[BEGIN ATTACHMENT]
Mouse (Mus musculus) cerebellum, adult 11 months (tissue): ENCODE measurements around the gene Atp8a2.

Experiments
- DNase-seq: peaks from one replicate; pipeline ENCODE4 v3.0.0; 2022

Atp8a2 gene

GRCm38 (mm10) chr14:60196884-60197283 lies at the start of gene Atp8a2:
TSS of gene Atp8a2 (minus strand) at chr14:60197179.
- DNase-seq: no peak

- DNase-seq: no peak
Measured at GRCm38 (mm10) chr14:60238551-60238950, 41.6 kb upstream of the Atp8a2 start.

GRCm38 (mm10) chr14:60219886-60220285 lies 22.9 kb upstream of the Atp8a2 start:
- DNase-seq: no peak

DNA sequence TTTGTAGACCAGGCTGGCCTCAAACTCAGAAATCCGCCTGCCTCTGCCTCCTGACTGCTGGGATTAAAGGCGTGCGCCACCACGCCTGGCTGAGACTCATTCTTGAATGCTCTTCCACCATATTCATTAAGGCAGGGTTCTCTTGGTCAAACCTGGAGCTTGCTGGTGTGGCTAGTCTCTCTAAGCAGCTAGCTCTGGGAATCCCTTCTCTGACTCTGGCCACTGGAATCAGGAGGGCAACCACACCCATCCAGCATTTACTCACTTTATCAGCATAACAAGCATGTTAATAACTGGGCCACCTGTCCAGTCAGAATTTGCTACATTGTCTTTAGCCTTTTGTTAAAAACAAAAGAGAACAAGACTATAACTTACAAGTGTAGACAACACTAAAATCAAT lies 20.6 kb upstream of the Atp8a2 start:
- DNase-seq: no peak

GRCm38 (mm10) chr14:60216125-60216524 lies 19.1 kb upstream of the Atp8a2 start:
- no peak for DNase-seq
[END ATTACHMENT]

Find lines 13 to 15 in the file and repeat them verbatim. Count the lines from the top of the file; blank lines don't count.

- DNase-seq: no peak

GRCm38 (mm10) chr14:60216125-60216524 lies 19.1 kb upstream of the Atp8a2 start:
- no peak for DNase-seq